Revealed- How world's biggest volcanoes are formed
A new study has solved the 168-year-old mystery of how the worlds biggest and most active volcanoes formed in Hawaii.
The findings led the Australian National University (ANU) by found that the volcanoes were formed along twin tracks due to a shift in the Pacific plates direction three million years ago.
The Pacific Plate is a tectonic plate that lies beneath the Pacific Ocean. At 103 million square kilometres, it is the largest tectonic plate on the Earth.
The scientists had known of the existence of the twin volcanic tracks since 1849, but the cause of them had remained a mystery until now, said lead researcher Tim Jones from Australian National University (ANU).
Jones, a PhD student from the ANU Research School of Earth Sciences (RSES) said, "The discovery helps to better reconstruct Earths history and understand part of the world that has captivated peoples imagination."
The analysis we did on past Pacific plate motions is the first to reveal that there was a substantial change in motion 3 million years ago.
Jones said, "It helps to explain the origin of Hawaii, Earths biggest volcanic hot-spot and one of the most popular tourist destinations in the world."
Twin volcanic tracks exist in other parts of the Pacific, including Samoa, and the new study published in the journal Nature found that these also emerged three million years ago.
Jones said this kind of volcanic activity was surprising because it occurred away from tectonic plate boundaries, where most volcanoes are found.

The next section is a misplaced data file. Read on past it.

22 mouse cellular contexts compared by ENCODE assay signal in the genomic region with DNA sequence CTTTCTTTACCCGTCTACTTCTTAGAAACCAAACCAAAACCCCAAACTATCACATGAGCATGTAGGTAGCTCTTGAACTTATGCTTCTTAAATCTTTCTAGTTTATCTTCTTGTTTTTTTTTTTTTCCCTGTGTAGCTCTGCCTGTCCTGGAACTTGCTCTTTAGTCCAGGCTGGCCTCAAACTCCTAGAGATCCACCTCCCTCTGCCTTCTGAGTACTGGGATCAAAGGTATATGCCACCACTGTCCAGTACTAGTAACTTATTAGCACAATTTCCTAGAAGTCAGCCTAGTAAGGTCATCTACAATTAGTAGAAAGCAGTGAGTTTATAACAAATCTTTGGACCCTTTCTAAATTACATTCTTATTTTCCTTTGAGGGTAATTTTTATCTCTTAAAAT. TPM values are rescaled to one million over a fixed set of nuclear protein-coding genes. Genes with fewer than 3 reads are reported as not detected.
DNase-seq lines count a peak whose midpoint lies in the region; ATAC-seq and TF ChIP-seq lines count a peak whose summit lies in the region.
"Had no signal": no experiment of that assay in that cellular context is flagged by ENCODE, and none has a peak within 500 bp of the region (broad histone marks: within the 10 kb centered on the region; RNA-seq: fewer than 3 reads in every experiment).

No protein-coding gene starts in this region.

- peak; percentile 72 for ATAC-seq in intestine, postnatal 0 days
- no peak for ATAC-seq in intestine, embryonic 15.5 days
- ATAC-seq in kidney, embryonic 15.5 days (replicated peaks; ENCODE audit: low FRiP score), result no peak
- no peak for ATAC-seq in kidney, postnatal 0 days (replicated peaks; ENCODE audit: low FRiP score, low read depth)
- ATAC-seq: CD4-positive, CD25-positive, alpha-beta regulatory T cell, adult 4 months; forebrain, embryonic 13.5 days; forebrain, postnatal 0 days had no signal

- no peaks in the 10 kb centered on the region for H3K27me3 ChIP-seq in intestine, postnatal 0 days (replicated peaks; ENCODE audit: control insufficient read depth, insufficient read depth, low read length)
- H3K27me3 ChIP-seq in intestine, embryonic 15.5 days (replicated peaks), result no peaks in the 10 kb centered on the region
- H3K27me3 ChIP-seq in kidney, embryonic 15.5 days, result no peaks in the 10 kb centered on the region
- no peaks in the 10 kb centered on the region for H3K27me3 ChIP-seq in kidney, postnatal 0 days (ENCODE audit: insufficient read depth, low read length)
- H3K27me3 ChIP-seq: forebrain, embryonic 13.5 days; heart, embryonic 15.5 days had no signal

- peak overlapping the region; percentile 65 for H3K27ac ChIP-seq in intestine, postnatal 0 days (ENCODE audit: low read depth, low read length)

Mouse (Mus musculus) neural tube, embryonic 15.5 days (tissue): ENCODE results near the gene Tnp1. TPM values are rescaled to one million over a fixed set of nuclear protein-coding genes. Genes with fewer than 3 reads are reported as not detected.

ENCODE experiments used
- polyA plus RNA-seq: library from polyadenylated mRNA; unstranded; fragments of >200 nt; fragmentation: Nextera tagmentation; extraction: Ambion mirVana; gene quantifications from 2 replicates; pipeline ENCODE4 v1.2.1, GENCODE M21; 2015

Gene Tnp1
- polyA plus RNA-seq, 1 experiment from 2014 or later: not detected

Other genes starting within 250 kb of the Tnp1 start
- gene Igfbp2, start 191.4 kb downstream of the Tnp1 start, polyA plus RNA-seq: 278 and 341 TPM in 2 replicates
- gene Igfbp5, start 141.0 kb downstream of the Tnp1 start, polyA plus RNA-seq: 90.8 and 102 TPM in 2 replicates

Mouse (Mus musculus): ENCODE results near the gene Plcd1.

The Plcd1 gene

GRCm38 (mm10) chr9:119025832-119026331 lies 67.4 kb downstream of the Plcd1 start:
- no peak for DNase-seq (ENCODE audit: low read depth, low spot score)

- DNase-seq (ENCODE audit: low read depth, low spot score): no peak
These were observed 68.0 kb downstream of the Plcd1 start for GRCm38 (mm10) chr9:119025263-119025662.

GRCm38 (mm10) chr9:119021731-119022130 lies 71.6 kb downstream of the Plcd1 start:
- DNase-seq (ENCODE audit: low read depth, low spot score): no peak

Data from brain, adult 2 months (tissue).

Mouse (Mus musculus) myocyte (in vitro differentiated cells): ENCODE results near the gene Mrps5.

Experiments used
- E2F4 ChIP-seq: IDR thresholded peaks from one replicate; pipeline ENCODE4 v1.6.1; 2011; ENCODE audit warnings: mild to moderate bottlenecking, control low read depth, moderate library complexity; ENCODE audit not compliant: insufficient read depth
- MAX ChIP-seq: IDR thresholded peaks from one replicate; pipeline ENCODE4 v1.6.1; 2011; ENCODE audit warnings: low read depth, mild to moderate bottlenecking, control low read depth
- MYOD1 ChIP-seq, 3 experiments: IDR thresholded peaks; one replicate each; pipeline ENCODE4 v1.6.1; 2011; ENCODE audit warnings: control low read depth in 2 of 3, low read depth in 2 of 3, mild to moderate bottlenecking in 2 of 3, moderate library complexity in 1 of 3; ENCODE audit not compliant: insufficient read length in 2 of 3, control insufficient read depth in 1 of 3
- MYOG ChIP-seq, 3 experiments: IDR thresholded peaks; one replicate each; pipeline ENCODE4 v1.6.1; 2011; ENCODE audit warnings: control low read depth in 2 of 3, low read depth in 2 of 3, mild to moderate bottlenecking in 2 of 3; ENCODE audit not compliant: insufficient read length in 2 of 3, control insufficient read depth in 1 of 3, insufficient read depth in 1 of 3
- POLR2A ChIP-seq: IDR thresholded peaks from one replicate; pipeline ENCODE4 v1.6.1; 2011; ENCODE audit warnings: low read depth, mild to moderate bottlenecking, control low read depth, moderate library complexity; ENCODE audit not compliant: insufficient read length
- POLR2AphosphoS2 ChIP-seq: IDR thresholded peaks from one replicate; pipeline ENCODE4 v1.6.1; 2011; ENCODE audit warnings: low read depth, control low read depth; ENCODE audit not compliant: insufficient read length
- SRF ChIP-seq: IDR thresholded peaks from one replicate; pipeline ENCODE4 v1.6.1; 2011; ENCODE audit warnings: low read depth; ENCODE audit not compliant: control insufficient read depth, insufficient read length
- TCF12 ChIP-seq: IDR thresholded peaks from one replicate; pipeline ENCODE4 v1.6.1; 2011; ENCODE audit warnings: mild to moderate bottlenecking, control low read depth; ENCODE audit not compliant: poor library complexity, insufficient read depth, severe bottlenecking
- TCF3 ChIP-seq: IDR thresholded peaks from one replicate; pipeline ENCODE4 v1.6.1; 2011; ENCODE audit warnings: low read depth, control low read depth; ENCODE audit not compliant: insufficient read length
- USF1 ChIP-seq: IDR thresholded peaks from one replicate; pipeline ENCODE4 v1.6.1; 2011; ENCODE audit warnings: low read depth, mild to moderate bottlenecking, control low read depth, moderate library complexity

He said, "Heat from the Earths core causes hot columns of rock, called mantle plumes, to rise under tectonic plates and produce volcanic activity on the surface."
Jones said,"Mantle plumes have played a role in mass extinctions, the creation of diamonds and the breaking up of continents."
The twin volcanic tracks emerged because the mantle plume was out of alignment with the direction of the plate motion, said co-researcher Rhodri Davies from RSES.
Davies said,"Our hypothesis predicts that the plate and the plume will realign again at some stage in the future, and the two tracks will merge to form a single track once again."
"Plate shifts have been occurring constantly, but irregularly, throughout Earths history. Looking further back in time we find that double tracks are not unique to young Hawaiian volcanism - indeed, they coincide with other past changes in plate motion," said Davies.
Hawaii sits at the south-eastern limit of a chain of volcanoes and submerged sea-mounts which get progressively older towards the north west.